Harry Boivin, a legislator from Klamath County, rose to prominence during the late 1930s when, at age thirty-three, he became the youngest Speaker of the Oregon House of Representatives. Known as an effective negotiator and canny strategist, Boivin earned the nickname “The Fox” early in his career. That sobriquet stayed with him through his eighteen years as state senator. Boivin began his political career as a moderate Democrat and was a staunch defender of eastern Oregon interests, often allying with Republican legislators from eastern Oregon and the Rogue River Valley. He was a coalition-building “contrarian” Democrat at a time when Oregon’s Democratic Party was replacing its conservative leadership with liberals from Portland and Eugene.
Harry Dolan Boivin was born in 1904 in Ashland to working-class immigrant parents, his father having emigrated from France and his mother from Ireland. The family soon moved to Klamath Falls, where he would live for most of his life. He earned a B.A. and law degree from Santa Clara University in California and returned to Klamath Falls in 1923, where he became a junior partner in the law firm of Claude McCulloch, a prominent Democrat who was Boivin’s mentor. Boivin ran for Klamath County district attorney in 1926 as a Democrat, losing by only 57 votes in a county where Republican voters outnumbered Democrats three to one.
During the Great Depression and President Franklin Roosevelt’s New Deal, a sizable number of Klamath County residents, like many other Oregonians, switched their votes from the Republican to the Democratic Party. Boivin won election as a representative from the state’s Thirty-Second District in 1934, and three years later his skills and friendly manner earned him the House speakership. During his first years in Salem, Boivin supported New Deal programs such as the Civilian Conservation Corps and publicly owned power. With a sizable number of union members in Klamath Falls sawmills, labor unions considered him a friend, but Boivin gradually became more conservative, distancing himself from the liberal wing of the Oregon Democratic Party. Those differences widened after Boivin was elected to the Oregon State Senate in 1954.
During his tenure in the House, Boivin enjoyed good relations with Charles Martin, Oregon’s anti-New Deal Democratic governor. He detested Second District Congressman Walter Pierce, whom he referred to as Weeping Walter for his allegedly insincere emotional displays. At age thirty-nine, Boivin left his House seat to seek a commission in the armed forces. He was denied for physical reasons and instead worked at the U.S Attorney’s office in Portland for most of World War II. During the late 1940s, he served on state boards while maintaining his one-person law practice in Klamath Falls.
Boivin defeated Lake County rancher Oscar Kittredge, a Republican, for the Oregon Senate in 1954. In 1955, reacting to claims from the Daughters of the American Revolution that Oregon schools were using “unpatriotic” textbooks, Boivin joined Republicans in an unsuccessful effort to create an Oregon Un-American Activities Committee. Fellow Republican legislator Mark O. Hatfield derided the measure as “the latest in a series of investigative hysterias.” By 1960, Boivin was favoring reforms that labor leaders considered to be anti-union.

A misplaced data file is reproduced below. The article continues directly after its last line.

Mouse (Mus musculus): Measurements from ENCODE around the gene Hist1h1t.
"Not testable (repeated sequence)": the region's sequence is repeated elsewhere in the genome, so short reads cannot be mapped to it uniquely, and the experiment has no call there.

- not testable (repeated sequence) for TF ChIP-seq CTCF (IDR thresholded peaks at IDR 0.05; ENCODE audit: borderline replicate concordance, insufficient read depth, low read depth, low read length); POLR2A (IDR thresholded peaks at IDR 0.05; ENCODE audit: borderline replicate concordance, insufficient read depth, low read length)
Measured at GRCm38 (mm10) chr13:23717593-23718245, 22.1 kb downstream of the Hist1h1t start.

Boivin’s primary goal in the legislature was to protect the interests of Klamath County and eastern Oregon. He formed an effective coalition with Republican legislators east of the Cascades to serve the region, which included establishing the Oregon Institute of Technology in Klamath Falls in 1948 and placing it under the State Board of Higher Education in 1960. Boivin had developed a friendship with Tom McCall, who served briefly on Governor Douglas McKay's staff, a relationship that was instrumental in the transfer of the Oregon Air National Guard’s training facility from Portland to Klamath Falls’ Kingsley Field.
With support from Republican senators, Boivin was elected president of the Oregon Senate in 1961–1963 and 1965–1967. When he appointed Republicans to chair important committees, Democrats such as Monroe Sweetland, Richard Neuberger, Charles Porter, and Robert Straub accused him of being “disloyal” to the party. He remarked that people like Sweetland, who conservatives considered too liberal, “scared” him and other rural legislators. In 1990, Boivin recalled joking with Medford Democrat James Redden about being “just a Po’ Democrat from Poe Valley,” a small town east of Klamath Falls. Redden retorted, “You’re a Po’ Democrat, that’s for sure.”
During the 1960s, both Republicans and Democrats urged Boivin to switch parties, which he declined to do. Preferring to remain a "citizen legislator" in Salem, he also refused entreaties from Republicans to run for Congress against the sitting Democrat, Al Ullman. Boivin retired from the senate in 1972 and maintained his Klamath Falls law practice for some years. A few years after the death of his wife Vivian in 1985, he moved to Medford.
Harry Boivin died in March 1999. Later that year, the Oregon Institute of Technology named Boivin Hall in his honor.
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Boivin, Harry D., interviewed by Clark Hansen, July 25, 1990, and June 6, 1992. SR1107. Oregon Historical Society Research Library, Portland.
Harry D. Boivin Papers. Shaw Historical Library, Oregon Institute of Technology, Klamath Falls.
Burton, Robert E. Democrats of Oregon: The Pattern of Minority Politics, 1900-1956. Eugene: University of Oregon, 1970.
Sadler, Russell. “The Fox leaves big political legacy.” Eugene Register-Guard, March 21, 1999.